In mega-settlements negotiated with the government, a dollar is rarely worth an actual dollar.
Inflated figures make sensational headlines for the
Officials familiar with the deal say the bank will pay
The agreement requires the bank to acknowledge making misrepresentations about the quality of its residential mortgage-backed securities itself and in those by Countrywide Financial and
Those two institutions were acquired by the bank in 2008 and were responsible for the bulk of the questionable loans.
The bank declined comment Wednesday.
Whether cash payments are structured as penalties or legal settlements can determine whether targeted companies can declare them as tax-deductible business expenses. Also, consumer relief is an amorphous cost category: If
Some relief comes from actions that do not cost the banks anything, including making loans in depressed areas or reducing the principal of mortgages owned by outside investors.
Banks earn a multiple of each dollar spent on some types of relief. Under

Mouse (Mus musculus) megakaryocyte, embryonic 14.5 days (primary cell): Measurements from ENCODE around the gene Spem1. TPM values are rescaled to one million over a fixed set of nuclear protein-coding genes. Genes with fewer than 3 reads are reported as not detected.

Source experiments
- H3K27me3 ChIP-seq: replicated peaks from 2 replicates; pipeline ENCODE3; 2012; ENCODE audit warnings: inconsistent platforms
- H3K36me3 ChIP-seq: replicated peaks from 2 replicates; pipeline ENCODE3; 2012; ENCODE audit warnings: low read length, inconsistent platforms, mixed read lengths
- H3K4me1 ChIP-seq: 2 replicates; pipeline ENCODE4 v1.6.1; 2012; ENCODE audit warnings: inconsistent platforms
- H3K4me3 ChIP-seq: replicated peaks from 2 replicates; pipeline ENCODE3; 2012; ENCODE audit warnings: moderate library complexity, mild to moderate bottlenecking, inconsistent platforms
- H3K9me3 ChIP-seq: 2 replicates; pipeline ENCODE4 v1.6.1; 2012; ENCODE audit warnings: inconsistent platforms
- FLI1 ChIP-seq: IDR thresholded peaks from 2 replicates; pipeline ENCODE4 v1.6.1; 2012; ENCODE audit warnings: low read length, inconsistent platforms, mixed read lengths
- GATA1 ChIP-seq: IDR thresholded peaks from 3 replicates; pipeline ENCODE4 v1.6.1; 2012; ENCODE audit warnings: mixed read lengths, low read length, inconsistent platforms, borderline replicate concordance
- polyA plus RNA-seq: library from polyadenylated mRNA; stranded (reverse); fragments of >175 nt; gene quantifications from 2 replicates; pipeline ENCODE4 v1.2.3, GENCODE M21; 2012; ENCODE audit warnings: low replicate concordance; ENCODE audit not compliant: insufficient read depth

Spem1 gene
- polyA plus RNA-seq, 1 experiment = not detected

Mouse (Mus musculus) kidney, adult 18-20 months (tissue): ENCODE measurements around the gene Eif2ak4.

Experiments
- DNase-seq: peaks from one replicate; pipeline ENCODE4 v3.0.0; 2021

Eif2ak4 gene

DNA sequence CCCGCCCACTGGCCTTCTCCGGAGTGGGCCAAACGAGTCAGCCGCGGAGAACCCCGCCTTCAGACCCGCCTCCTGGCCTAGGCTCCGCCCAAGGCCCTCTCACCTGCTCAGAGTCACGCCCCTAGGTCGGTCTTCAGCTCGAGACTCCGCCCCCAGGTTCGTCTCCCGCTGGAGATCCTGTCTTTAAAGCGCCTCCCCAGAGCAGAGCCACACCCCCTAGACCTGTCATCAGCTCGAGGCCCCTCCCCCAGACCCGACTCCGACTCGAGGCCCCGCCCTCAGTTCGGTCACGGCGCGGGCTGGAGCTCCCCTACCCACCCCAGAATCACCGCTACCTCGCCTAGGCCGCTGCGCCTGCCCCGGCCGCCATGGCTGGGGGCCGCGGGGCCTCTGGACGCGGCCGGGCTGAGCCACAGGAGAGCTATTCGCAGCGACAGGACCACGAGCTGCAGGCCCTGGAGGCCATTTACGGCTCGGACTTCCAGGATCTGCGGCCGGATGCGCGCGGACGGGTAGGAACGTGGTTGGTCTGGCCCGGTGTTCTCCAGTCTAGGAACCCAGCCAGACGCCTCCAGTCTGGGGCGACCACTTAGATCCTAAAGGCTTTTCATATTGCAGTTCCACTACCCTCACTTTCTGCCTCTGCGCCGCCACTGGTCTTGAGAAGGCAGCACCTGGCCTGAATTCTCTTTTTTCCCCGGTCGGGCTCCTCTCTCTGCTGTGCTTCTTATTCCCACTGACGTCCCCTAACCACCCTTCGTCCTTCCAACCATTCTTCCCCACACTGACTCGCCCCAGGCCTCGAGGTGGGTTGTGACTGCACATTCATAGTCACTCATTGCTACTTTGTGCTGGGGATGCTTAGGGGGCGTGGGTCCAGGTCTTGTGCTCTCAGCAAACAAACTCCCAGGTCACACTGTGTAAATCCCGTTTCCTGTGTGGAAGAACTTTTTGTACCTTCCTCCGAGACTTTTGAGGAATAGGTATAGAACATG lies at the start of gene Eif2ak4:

"Companies that have reached for these settlements have not taken an explicit charge for it," said
In discussing the deals with analysts, the banks "always say, 'just remember, there's the piece that's cash and the piece that's not cash.' In general terms, they're suggesting that the relief is stuff they're doing anyway."
Beyond the bonus credits, the lengthy durations of the deals mean banks can accrue some of the credits they need simply by running business as usual.
Even before its settlement with the
Both the department and the banks declined comment.
Consumer advocates said settlement amounts can obscure the actual costs at stake. But since the disputed business behaviors affected mortgage investors, not mortgage borrowers directly, they welcome any consumer aid.
"This is public policy making through settlements that aren't even related to the nature of the lawsuit," says
In the deal with
The actual settlement has turned out more complicated than cash handouts.
More than half will come from principal reductions, with the rest earned through actions such as writing new loans in distressed areas, donating foreclosed properties to community groups and temporarily suspending payments on some loans.
The report described the settlement as "a reasonable model from a consumer perspective." But one of its authors, Andrew Jakobovics, acknowledged that many of
It also can earn credit by waiving some closing costs on new loans to low-income home buyers and forgiving principal on loans where the bank began a foreclosure but never completed it.
"Will it cost them money? No," said Rheingold, who said he supports the settlements. "But would they have done it otherwise? No."
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